facility at the time of the scheduled Spears hearing.22 Defendant notes that as his sole evidentiary
support, Plaintiff attached a copy of a letter addressed to Plaintiff at a different facility.23 However,
Defendant points out that the letter is dated a month after the cancelled Spears hearing.24 Moreover,
Defendant asserts that Plaintiff is ignoring the fact that it was his responsibility to keep the Court
informed of his whereabouts.25 Accordingly, Defendant asserts that the additional facts raised by
Plaintiff, even if true do not create “a manifest error of law” or “manifest injustice.”26
Addressing Plaintiff’s motion under Rule 60(b), Defendant asserts that Plaintiff’s motion
“is based exclusively on his own misunderstanding of the relevant law and his failure to accept
responsibility for his unquestionable failure to keep the Court apprised as to his location.”27
Defendant asserts that Plaintiff has not made a showing of any “extraordinary circumstances” that
Id. at 4.
Id. at 6.
would warrant relief under Rule 60(b)(6).28 Accordingly, Defendant asserts that Plaintiff’s motion
should be denied because Plaintiff is “seeking a second ‘bite at the apple’ and grasping at straws
in a last-ditch effort to revive an otherwise dead case.”29
II. Law and Analysis
The Fifth Circuit has noted that while the Federal Rules “do not recognize a ‘motion for
reconsideration’ in haec verba,” it has consistently recognized that such a motion may challenge
a judgment under Federal Rules of Civil Procedure 59(e) or 60(b), depending on the time of the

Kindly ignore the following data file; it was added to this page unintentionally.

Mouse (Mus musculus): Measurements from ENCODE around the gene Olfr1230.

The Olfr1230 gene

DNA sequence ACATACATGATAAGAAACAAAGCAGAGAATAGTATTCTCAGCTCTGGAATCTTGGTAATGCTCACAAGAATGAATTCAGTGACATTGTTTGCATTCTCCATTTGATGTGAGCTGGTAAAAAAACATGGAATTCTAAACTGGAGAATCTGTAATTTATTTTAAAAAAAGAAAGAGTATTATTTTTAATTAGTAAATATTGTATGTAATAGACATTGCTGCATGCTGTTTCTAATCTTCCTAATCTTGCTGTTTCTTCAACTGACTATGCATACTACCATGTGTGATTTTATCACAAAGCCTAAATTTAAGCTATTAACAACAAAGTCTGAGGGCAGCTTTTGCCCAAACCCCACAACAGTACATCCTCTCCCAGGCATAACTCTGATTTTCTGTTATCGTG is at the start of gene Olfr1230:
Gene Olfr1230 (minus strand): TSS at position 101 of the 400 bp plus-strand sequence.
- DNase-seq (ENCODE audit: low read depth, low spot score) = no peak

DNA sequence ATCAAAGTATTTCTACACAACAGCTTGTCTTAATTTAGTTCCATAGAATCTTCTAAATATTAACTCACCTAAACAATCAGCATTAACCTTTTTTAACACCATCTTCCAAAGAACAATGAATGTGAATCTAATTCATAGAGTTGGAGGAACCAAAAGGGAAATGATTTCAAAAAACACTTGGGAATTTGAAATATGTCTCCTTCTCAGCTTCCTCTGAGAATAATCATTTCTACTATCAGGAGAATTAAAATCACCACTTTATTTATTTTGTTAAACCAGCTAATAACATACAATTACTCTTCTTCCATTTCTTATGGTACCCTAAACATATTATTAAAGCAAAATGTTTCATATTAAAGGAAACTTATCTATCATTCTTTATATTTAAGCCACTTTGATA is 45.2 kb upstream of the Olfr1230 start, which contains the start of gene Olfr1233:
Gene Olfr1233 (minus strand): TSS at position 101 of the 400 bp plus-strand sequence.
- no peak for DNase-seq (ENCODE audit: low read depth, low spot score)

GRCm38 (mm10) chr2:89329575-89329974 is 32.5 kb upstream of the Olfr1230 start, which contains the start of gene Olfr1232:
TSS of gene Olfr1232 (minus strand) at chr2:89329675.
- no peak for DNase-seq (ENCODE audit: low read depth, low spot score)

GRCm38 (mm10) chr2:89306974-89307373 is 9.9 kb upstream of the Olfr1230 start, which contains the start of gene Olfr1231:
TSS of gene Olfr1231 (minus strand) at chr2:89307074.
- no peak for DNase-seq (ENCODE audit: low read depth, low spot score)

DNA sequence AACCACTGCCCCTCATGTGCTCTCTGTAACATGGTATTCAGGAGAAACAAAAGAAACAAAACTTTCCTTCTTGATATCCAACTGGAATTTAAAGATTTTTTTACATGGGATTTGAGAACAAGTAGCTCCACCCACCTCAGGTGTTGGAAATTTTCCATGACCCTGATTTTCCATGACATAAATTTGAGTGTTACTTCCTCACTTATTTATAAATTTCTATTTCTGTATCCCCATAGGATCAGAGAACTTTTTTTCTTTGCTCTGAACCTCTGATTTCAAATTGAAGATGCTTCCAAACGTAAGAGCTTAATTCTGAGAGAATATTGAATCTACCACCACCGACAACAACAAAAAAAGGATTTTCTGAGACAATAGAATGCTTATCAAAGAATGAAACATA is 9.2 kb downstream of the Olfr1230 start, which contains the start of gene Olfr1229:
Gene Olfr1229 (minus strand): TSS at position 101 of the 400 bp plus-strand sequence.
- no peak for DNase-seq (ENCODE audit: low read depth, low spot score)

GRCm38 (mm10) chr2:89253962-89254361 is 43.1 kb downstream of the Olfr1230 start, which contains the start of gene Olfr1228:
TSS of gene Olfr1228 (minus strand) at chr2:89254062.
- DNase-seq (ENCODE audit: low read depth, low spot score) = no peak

filing.30 If such a motion is filed within 28 days after entry of the judgment from which relief is
being sought, the motion will be treated as a motion to reconsider under Rule 59(e).31 Here,
Plaintiff’s motion was brought more than 28 days after entry of the April 11, 2016 judgment.32
Accordingly, the Court considers the motion under Federal Rule of Civil Procedure 60(b).
Federal Rule of Civil Procedure 60 regulates the procedures by which a party may obtain
relief from a final judgment. Rule 60(b) provides that a court “may relieve a party from a final
judgment, order, or proceeding” for any of the following reasons:
Mistake, inadvertence, surprise, or excusable neglect;
Newly discovered evidence that, with reasonable diligence, could not have
been discovered in time to move for a new trial under Rule 59(b);
Gulf Offshore Logistics, L.L.C., et al. v. Seiran Exploration & Prod. Co., LLC, et al., No. 11-1788, 2014
WL 2215747, at *5 (E.D. La. May 28, 2014) (Brown, J.) (quoting Lavespere v. Niagara Mach. & Tool Works, Inc.,
910 F.2d 167, 173 (5th Cir. 1990)).
Hamilton Plaintiffs v. Williams Plaintiffs, 147 F.3d 367, 371 n.10 (5th Cir. 1998). See also Fed. R. Civ. P.
Rec. Doc. 20. Plaintiff’s motion was received by the Clerk of Court on May 31, 2016. Rec. Doc. 22.
However, the motion is dated May 14, 2016. Id. “Under the prison mailbox rule, a prisoner’s pleading is deemed to
have been filed on the date that the pro se prisoner submits the pleading to prison authorities for mailing.” Stoot v.
Cain, 570 F.3d 669, 671 (5th Cir. 2009) (citing Causey v. Cain, 450 F.3d 601, 604 (5th Cir. 2006)). Therefore, for
purposes of this motion, the Court uses May 14, 2016 as the date of filing. May 14, 2016 was 33 days after entry of
the April 11, 2016 judgment.
Fraud (whether previously called intrinsic or extrinsic), misrepresentation,
or misconduct by any opposing party;
The judgment is void;
The judgment has been satisfied, released, or discharged; it is based on an
earlier judgment that has been reversed or vacated; or applying it
prospectively is no longer equitable; or
Any other reason that justifies relief.33
“Motions under Rule 60(b) are directed to the sound discretion of the district court, and its denial
of relief upon such motion will be set aside on appeal only for abuse of that discretion.”34
Plaintiff asserts that he is entitled to relief from the Court’s April 11, 2016 judgment
dismissing his claims for failure to prosecute because he was not in federal custody on February